@ SVX pearlie "The real purpose is to collect money. If the purpose were to discourage cars, they'd ban them outright" There's a strong steak of the authoritarian in you, isn't there ? Believe it or not, the UK for all it's faults is not all that authoritarian ! Although we don't allow unlimited access to fire-arms, we don't execute our citizens, and we try to have a more complex and intelligent solutions to social problems than building more prisons, chain gangs etc . Mayor Boris Johnson is an usual politician by US standards (well, let's face it, by any standards). He is a conservative with strongly held, environmental beliefs, and the ability to see environmental measure adopted with popular support. Why on earth would any Mayor ban EV's ?
          Rotation
          • 2 Years Ago
          @SVX pearlie
          Marcopolo: I said none of those 4 things and I meant none of them. But yes, roads are usually seen as egalitarian and this is to go the opposite way, to make them more exclusive. In the US at least, municipalities cannot block you from using their roads based upon not living there. Their parks? Yeah, maybe. Their city services? Certainly. Their roads? No. In this case, Central London is becoming less livable for Central Londoners, so they've decided to try to discourage the rabble from driving in and messing it up (by congesting it) for those who can live (or otherwise "belong" there). It's not egalitarian, it's exclusive. Do not infer any moral judgement either way. You're the one who brought up authoritarianism. And I don't see banning things as authoritarian. I have no idea why you bring authoritarianism into this.
          Marcopolo
          • 2 Years Ago
          @SVX pearlie
          @ Rotation Your analysis seems confused. Are you saying: 1) it's an unalienable right to drive into central London, ? 2) people shouldn't be encouraged to use public transport ? 3) exemption of EV's is wrong ? 4) a voluntary scheme to raise extra fees from the rich to build public transport is wrong? The London Congestion charge does indeed date back to the Smeed Report of 1964, and was introduced by Mayor Ken Livingston. But the subject of this article refers to the environmental and enforcement aspects of the current plan and responses by the current Mayor. I refer to the concept of banning things outright, as Authoritarian. Making something less economic has a more voluntary aspect.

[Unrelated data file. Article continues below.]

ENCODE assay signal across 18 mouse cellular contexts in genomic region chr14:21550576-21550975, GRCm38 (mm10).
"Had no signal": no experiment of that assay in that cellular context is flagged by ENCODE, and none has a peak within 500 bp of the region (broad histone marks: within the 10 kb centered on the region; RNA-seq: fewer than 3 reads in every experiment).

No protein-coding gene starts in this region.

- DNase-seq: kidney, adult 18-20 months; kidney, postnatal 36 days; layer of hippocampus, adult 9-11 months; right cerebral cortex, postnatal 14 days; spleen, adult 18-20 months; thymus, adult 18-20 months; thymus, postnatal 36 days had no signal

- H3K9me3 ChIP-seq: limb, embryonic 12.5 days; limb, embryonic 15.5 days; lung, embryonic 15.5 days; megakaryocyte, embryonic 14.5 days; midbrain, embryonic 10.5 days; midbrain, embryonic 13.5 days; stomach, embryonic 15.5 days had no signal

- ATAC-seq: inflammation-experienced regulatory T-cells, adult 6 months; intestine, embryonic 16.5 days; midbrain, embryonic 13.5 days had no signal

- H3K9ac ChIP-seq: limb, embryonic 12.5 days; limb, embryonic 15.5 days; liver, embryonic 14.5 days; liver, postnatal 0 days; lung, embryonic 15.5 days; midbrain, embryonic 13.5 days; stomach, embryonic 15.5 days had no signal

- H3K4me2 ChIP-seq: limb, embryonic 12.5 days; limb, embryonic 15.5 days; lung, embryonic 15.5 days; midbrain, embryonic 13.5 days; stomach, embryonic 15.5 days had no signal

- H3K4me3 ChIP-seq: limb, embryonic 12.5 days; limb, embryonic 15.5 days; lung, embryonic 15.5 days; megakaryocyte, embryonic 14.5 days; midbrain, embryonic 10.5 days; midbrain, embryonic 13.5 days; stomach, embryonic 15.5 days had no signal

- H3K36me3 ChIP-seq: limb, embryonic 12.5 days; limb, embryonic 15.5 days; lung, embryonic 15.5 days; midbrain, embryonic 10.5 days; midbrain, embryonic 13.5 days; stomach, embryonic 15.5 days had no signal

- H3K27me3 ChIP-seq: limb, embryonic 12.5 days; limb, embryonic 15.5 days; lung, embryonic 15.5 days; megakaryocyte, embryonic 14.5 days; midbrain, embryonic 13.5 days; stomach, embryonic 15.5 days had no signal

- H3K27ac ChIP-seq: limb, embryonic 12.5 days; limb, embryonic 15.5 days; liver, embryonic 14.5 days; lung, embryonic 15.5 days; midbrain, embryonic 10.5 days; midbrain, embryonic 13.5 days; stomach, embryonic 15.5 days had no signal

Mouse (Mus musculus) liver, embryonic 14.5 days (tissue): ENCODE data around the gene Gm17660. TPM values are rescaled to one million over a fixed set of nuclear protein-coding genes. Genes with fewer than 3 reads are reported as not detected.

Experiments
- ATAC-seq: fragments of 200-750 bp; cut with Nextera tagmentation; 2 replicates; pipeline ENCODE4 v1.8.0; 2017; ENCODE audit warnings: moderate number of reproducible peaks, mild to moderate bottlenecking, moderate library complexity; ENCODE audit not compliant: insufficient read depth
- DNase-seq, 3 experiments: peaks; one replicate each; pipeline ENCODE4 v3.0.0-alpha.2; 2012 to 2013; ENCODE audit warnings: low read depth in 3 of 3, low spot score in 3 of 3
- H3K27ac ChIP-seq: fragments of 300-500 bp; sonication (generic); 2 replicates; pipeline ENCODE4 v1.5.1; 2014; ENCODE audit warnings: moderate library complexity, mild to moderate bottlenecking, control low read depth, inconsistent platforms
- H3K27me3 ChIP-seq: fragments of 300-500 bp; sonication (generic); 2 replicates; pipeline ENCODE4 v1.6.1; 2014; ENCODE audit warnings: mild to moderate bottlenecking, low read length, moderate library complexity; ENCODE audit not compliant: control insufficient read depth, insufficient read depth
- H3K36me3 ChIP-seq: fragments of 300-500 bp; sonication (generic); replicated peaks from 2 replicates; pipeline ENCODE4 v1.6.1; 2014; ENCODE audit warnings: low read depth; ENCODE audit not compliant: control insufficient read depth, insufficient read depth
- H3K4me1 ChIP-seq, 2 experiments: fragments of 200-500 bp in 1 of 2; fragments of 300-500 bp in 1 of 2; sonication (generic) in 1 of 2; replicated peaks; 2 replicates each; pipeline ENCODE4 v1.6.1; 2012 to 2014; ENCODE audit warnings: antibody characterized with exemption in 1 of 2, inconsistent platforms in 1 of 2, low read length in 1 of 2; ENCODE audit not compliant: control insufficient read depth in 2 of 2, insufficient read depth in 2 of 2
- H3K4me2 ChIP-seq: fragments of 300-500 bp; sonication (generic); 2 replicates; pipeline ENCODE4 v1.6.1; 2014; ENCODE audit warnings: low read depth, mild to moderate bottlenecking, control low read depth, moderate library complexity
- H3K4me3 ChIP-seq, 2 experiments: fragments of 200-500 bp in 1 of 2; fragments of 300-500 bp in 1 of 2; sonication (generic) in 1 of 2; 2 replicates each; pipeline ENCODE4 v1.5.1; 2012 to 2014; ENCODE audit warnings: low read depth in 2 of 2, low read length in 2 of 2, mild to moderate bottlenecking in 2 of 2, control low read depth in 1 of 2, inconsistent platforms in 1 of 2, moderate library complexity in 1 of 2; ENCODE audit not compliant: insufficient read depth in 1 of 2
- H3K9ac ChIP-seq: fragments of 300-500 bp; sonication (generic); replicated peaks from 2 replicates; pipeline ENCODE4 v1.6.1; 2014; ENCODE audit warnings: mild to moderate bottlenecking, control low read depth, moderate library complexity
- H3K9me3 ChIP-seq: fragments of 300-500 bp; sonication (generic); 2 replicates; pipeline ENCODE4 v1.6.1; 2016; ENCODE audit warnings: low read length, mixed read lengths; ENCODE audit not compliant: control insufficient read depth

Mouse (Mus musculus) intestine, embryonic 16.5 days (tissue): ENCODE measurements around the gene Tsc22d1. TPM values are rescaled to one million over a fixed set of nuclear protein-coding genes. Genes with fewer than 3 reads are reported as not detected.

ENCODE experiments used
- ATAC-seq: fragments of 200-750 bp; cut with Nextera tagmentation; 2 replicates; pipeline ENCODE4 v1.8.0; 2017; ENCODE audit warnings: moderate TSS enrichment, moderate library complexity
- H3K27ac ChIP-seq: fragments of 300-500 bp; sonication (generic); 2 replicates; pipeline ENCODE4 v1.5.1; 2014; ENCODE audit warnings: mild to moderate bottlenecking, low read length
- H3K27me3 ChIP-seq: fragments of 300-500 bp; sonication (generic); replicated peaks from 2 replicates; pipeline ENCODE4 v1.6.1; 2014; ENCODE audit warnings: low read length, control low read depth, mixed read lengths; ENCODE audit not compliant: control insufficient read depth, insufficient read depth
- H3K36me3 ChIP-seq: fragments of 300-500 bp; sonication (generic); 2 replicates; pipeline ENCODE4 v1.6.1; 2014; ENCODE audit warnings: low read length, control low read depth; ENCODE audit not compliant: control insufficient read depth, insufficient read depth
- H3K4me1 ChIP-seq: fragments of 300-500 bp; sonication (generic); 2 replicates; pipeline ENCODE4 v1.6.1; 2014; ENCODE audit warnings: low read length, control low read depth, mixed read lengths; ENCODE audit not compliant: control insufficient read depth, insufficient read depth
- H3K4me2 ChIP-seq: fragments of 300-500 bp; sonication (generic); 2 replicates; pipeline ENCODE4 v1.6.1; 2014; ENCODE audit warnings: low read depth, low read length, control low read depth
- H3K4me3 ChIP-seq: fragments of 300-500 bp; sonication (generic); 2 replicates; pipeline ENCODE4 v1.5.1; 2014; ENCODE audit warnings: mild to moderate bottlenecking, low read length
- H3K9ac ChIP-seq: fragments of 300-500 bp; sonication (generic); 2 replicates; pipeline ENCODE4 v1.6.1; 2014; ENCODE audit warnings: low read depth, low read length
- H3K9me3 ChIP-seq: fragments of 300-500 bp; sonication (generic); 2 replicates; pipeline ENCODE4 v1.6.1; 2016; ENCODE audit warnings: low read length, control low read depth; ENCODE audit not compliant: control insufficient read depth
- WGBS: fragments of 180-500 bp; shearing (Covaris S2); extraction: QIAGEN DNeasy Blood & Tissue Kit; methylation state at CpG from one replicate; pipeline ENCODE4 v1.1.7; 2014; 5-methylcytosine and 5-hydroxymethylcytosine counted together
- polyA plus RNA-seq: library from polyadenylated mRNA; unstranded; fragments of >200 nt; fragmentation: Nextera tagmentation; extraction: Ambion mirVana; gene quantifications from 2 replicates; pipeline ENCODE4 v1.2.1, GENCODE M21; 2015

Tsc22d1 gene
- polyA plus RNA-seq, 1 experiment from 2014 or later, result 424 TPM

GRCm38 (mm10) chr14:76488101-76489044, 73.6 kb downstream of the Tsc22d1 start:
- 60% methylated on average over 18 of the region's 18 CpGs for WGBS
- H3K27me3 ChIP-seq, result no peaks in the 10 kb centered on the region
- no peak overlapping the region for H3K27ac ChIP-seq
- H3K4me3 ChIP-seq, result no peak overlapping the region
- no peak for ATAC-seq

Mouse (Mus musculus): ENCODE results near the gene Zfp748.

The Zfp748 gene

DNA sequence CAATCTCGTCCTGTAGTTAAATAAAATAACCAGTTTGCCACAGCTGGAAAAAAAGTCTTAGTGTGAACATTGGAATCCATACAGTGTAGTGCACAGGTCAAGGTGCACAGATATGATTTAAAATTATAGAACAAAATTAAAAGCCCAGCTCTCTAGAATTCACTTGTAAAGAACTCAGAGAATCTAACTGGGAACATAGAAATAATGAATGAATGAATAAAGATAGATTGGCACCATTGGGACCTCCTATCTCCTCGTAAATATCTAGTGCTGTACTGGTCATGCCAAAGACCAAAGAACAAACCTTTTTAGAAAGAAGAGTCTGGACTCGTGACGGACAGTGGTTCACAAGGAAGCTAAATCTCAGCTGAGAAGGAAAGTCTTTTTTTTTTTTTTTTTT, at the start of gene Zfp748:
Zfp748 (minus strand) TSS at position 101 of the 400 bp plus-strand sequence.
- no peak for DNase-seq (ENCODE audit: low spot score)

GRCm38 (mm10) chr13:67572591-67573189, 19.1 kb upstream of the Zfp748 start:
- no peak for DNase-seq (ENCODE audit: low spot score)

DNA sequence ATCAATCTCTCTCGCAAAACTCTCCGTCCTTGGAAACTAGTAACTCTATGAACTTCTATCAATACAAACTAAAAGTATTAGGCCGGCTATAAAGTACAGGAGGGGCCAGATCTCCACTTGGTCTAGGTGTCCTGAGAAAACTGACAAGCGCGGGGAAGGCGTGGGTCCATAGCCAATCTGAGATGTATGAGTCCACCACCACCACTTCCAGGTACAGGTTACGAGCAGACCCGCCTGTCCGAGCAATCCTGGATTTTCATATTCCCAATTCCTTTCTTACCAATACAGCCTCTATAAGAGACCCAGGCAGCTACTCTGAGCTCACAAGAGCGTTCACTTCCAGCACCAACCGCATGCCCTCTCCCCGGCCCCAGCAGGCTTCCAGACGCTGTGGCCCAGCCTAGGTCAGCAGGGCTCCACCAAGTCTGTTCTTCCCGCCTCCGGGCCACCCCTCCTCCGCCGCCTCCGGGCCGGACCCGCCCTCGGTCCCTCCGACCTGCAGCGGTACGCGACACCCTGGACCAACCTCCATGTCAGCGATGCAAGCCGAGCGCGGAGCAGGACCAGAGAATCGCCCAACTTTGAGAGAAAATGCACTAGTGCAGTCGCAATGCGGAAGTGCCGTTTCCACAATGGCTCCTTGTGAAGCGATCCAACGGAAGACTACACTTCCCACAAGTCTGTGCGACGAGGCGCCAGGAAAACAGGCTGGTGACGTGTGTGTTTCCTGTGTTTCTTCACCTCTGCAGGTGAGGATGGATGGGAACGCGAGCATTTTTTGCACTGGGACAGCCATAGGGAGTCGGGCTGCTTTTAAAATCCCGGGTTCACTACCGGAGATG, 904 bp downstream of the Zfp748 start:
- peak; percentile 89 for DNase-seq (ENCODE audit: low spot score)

Actionable Mango
          • 2 Years Ago
          @SVX pearlie
          1) This disproportionally affects lower income drivers. London is indeed "keeping the rabble out" by only allowing in those drivers who can afford it. 2) If it really is a traffic congestion reduction effort, exempting anything other than buses, carpools, scooters, and motorcycles is counter to that goal. There may be advantages to EVs, but they are not related to traffic congestion. A 7mpg Ferrari with two people in it causes less congestion than two single-occupant EVs.
          taser it
          • 2 Years Ago
          @SVX pearlie
          Interesting that of all the responses to your comment, only Marcopolo's can't be replied to directly. Of course, if one looks at the pre-commencement report, the purpose of the congestion charge was NOT expected to significantly affect air quality. The main purposes were to reduce congestion and raise funds for London's transport system. As the system barely makes a profit, one of the two purposes is an utter failure. Oh wait, The TofL states that congestion levels have returned to pre-congestion zone levels. So, both purposes of the congestion charge failed.